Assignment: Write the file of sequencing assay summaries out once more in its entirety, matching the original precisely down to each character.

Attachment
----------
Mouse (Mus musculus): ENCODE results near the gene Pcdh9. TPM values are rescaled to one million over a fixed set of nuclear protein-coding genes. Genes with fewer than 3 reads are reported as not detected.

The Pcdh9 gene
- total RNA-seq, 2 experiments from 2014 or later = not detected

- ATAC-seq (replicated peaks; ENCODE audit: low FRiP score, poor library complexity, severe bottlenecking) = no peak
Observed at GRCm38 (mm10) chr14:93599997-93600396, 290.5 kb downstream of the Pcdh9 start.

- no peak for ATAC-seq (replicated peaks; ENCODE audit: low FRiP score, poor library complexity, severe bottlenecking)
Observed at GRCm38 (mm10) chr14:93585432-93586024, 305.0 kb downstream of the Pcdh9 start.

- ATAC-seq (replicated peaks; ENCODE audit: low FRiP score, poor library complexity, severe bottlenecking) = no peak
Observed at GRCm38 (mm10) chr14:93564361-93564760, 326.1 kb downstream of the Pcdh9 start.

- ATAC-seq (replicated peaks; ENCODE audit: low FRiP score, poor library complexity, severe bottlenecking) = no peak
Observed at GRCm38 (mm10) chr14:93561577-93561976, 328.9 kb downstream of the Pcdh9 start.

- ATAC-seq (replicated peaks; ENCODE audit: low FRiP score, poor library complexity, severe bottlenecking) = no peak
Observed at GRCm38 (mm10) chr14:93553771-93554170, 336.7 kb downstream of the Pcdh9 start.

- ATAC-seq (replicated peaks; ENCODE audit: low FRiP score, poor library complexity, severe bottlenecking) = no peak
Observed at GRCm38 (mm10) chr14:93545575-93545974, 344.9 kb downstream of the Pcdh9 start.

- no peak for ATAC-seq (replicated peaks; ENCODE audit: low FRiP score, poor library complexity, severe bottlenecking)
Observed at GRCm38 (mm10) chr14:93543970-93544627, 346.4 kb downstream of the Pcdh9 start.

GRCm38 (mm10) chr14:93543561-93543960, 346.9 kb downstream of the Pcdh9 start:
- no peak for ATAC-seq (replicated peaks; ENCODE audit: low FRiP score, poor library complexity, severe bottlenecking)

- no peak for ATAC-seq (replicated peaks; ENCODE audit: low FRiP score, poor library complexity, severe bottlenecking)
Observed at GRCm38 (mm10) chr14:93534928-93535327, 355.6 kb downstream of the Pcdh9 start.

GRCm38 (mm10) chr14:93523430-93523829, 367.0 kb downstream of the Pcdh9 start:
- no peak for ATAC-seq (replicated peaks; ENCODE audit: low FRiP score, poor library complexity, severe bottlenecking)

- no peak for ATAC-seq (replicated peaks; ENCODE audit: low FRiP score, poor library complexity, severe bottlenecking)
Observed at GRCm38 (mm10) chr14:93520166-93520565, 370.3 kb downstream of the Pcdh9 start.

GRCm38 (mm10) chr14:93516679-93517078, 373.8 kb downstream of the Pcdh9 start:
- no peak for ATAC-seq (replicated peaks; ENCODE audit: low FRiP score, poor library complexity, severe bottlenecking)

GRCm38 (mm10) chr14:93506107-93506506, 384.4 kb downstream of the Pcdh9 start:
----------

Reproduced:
Mouse (Mus musculus): ENCODE results near the gene Pcdh9. TPM values are rescaled to one million over a fixed set of nuclear protein-coding genes. Genes with fewer than 3 reads are reported as not detected.

The Pcdh9 gene
- total RNA-seq, 2 experiments from 2014 or later = not detected

- ATAC-seq (replicated peaks; ENCODE audit: low FRiP score, poor library complexity, severe bottlenecking) = no peak
Observed at GRCm38 (mm10) chr14:93599997-93600396, 290.5 kb downstream of the Pcdh9 start.

- no peak for ATAC-seq (replicated peaks; ENCODE audit: low FRiP score, poor library complexity, severe bottlenecking)
Observed at GRCm38 (mm10) chr14:93585432-93586024, 305.0 kb downstream of the Pcdh9 start.

- ATAC-seq (replicated peaks; ENCODE audit: low FRiP score, poor library complexity, severe bottlenecking) = no peak
Observed at GRCm38 (mm10) chr14:93564361-93564760, 326.1 kb downstream of the Pcdh9 start.

- ATAC-seq (replicated peaks; ENCODE audit: low FRiP score, poor library complexity, severe bottlenecking) = no peak
Observed at GRCm38 (mm10) chr14:93561577-93561976, 328.9 kb downstream of the Pcdh9 start.

- ATAC-seq (replicated peaks; ENCODE audit: low FRiP score, poor library complexity, severe bottlenecking) = no peak
Observed at GRCm38 (mm10) chr14:93553771-93554170, 336.7 kb downstream of the Pcdh9 start.

- ATAC-seq (replicated peaks; ENCODE audit: low FRiP score, poor library complexity, severe bottlenecking) = no peak
Observed at GRCm38 (mm10) chr14:93545575-93545974, 344.9 kb downstream of the Pcdh9 start.

- no peak for ATAC-seq (replicated peaks; ENCODE audit: low FRiP score, poor library complexity, severe bottlenecking)
Observed at GRCm38 (mm10) chr14:93543970-93544627, 346.4 kb downstream of the Pcdh9 start.

GRCm38 (mm10) chr14:93543561-93543960, 346.9 kb downstream of the Pcdh9 start:
- no peak for ATAC-seq (replicated peaks; ENCODE audit: low FRiP score, poor library complexity, severe bottlenecking)

- no peak for ATAC-seq (replicated peaks; ENCODE audit: low FRiP score, poor library complexity, severe bottlenecking)
Observed at GRCm38 (mm10) chr14:93534928-93535327, 355.6 kb downstream of the Pcdh9 start.

GRCm38 (mm10) chr14:93523430-93523829, 367.0 kb downstream of the Pcdh9 start:
- no peak for ATAC-seq (replicated peaks; ENCODE audit: low FRiP score, poor library complexity, severe bottlenecking)

- no peak for ATAC-seq (replicated peaks; ENCODE audit: low FRiP score, poor library complexity, severe bottlenecking)
Observed at GRCm38 (mm10) chr14:93520166-93520565, 370.3 kb downstream of the Pcdh9 start.

GRCm38 (mm10) chr14:93516679-93517078, 373.8 kb downstream of the Pcdh9 start:
- no peak for ATAC-seq (replicated peaks; ENCODE audit: low FRiP score, poor library complexity, severe bottlenecking)

GRCm38 (mm10) chr14:93506107-93506506, 384.4 kb downstream of the Pcdh9 start: